To be sober is to have a clear mind, a mind that knows and is in touch with reality, goals and final ends. To be sober is to be alert, to be honest, to be be reasonable and to be acting in a way that bespeaks thoughtful, and deliberative movement toward a rational and worthy goal. The sober person acts consciously and purposefully toward a unifying goal, the goal that is being with God. St. Paul says, But this one thing I do: Forgetting what is behind and straining toward what is ahead, I press on toward the goal to win the prize for which God has called me heavenward in Christ Jesus. (Phil 3:13-14).

But lacking one unifying thing, and torn apart within and anxious on account of the excesses we insist on keeping, we dull our minds and use alcohol as a medicine for our stress, our anxiety, our inner divisions. The Lord calls us to clarity, but we retreat into an insobriety.We are, in effect hung over by indulging the excesses of this world and then “medicating” the inner divisions it created. Our minds go dull, we tune out. And all of this, the excess which leads to

4. DROWSINESS – The Lord says, Beware that your hearts do not become drowsy – The Greek word translated as drowsy here is βαρηθῶσιν (barethosin) meaning burdened, heavy-laden, overcome, or weighted down.  And thus we see that the effect that all of the above has in our lives is to weigh us down, to burden our hearts. Laden with excess, divided by contrary demands and medicating the stress with insobriety, our hearts become burdened and tired. They are no longer hearts inflamed and animated with love. They are hearts that have become weary, distracted, bored and  tired of holy things and of the Lord. Instead of being watchful in prayer, the drowsy heart weighted with sin, excess, division, and insobriety, sleeps on. It no longer keeps watch for the Lord whom it is called to love.

Yes the world, and our sinful preoccupations with it, weighs our hearts down. It captures our love and attention and we become drowsy toward spiritual things.

In the Garden the Lord asked the Apostles to pray. But they had spent their energy that night at table arguing with Jesus and debating among themselves about who was greatest. And divided within, they wanted Jesus, but they also wanted the world and its fame and power. Struck by the conflict and tension that Jesus’ words about suffering and dying brought, they were divided and anxious. And so they medicated it all, and tuned out. They likely had more than a few drinks of wine that night. Weighed down and exhausted by worldly preoccupations and priorities, their burdened hearts were too drowsy to pray. Drowsy, they slept. (But Satan did not sleep that night).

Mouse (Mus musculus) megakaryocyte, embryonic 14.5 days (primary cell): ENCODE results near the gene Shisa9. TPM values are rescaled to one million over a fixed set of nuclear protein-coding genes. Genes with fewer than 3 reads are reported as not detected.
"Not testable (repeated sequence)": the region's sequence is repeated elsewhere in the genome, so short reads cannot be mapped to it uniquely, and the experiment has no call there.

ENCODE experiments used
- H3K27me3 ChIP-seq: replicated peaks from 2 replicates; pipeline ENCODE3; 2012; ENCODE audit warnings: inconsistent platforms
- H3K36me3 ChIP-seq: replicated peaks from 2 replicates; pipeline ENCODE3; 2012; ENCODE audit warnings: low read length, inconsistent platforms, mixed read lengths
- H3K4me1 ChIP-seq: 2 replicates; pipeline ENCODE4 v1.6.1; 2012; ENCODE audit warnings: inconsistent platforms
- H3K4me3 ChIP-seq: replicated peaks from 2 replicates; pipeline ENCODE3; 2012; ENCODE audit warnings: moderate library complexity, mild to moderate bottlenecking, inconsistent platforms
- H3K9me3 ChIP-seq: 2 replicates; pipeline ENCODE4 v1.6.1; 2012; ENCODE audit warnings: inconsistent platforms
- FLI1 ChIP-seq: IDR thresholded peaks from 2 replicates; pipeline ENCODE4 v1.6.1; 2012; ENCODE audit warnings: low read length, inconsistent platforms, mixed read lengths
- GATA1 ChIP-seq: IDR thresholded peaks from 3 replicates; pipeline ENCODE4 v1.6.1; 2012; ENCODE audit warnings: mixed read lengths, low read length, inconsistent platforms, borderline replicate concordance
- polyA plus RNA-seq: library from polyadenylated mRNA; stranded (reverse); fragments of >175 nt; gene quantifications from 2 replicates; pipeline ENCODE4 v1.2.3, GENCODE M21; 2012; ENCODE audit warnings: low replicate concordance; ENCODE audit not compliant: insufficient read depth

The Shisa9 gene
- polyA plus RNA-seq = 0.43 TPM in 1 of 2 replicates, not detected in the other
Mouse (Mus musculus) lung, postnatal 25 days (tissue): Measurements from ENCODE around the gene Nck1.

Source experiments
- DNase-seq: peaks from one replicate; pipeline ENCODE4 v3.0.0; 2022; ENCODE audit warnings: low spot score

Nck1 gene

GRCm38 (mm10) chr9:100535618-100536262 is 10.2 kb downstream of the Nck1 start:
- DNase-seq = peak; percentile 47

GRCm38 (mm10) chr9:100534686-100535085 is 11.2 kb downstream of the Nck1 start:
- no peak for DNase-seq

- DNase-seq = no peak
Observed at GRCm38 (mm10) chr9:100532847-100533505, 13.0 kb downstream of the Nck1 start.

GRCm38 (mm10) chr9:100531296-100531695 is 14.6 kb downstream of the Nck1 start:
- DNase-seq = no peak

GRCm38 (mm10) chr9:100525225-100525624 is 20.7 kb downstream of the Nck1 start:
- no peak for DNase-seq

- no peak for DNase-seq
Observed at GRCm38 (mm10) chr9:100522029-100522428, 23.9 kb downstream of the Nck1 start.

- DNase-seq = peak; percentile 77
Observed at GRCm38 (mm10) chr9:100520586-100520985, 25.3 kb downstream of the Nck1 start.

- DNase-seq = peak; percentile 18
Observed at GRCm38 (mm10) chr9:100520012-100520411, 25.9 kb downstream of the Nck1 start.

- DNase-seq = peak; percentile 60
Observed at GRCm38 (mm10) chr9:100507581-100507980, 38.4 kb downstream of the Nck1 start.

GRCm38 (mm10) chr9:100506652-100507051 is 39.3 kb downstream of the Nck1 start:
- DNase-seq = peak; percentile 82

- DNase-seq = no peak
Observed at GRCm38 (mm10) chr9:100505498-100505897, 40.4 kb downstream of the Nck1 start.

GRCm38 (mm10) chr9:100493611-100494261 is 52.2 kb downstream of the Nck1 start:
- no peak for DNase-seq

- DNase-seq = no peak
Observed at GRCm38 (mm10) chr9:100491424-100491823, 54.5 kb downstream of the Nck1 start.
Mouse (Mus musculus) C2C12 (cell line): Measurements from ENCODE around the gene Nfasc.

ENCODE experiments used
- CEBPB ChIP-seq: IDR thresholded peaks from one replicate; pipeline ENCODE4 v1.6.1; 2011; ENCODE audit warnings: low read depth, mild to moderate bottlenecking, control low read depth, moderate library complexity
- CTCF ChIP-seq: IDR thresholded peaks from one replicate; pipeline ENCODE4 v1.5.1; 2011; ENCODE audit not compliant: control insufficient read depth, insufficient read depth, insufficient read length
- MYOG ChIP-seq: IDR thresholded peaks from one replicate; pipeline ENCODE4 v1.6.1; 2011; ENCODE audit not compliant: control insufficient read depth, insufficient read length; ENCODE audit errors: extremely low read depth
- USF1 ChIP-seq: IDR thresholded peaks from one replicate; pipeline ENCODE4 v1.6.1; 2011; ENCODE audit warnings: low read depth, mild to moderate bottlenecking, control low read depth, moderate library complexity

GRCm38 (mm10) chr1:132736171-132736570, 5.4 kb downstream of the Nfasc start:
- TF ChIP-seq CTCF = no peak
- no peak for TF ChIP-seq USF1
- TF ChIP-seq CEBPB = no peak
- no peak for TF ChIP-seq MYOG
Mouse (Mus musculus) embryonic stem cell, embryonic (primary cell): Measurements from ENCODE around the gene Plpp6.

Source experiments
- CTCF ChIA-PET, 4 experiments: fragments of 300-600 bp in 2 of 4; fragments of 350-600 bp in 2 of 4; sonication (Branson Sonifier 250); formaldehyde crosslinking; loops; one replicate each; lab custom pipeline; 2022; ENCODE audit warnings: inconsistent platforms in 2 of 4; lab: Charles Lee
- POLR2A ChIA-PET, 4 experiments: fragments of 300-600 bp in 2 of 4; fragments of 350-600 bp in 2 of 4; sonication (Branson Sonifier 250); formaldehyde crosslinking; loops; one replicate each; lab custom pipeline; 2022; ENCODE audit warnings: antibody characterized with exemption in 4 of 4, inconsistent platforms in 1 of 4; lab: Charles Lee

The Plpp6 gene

Consider the words of Jesus to the Church at Ephesus: You have forsaken your first love. Remember the height from which you have fallen! Repent and do the things you did at first. If you do not repent, I will come to you and remove your lampstand from its place. (Rev 2:5-6) Jesus also warns:  Because of the increase of wickedness, the love of most will grow cold (Mat 24:12). Yes, the sinful indulgence of the excess of sin, divides and stresses us. Since it is too much we tune out, and dull our mind, and thus our hearts grow cold, burdened, and heavy with sin. Thus heavy and weary, our hearts go to sleep and we lose our first love. As thus Jesus described the pattern: Beware that your hearts do not become drowsy from carousing and drunkenness and the anxieties of daily life, and that day catch you by surprise like a trap. This is the cycle.

What to do about this awful cycle? And thus comes the answer:

5. DUE DILIGENCE – The Lord says, Be vigilant at all times and pray that you have the strength to escape the tribulations that are imminent and to stand before the Son of Man.

The Lord does not describe this terrible cycle of Debauchery (excess), Division (anxiety), Drunkenness (self-medication), and Drowsiness (heavy hearts) merely to define the problem. Having diagnosed our condition he prescribes the remedy of prayerful vigilance.

To be vigilantly prayerful is to be in living, conscious contact with God. It is to have our hearts and minds focused on the one thing necessary (cf Lk 10:42), and having this focus, to have our life ordered. With this order properly established our excesses regarding this world fall away, and the many anxieties and divisions associated with it depart. That having gone, we no longer need to medicate and soothe our anxious minds. This lightens our heart and its heaviness goes away. No it is free to love and desire with well ordered love.

Having set our sights on God, through vigilant prayer, everything else in our life becomes ordered. And when Christ comes, he will not come to disrupt our world, but to confirm what we are already used to, namely, that Jesus Christ is the center and meaning of my life.

Through prayerful vigilance we can stand erect and raise your heads because your redemption is at hand. Why? We are used to seeing him and experiencing his authority. He thus comes not to destroy and usurp our disordered lives, but to confirm and fulfill what has always been true for us, the Jesus is the center of our lives.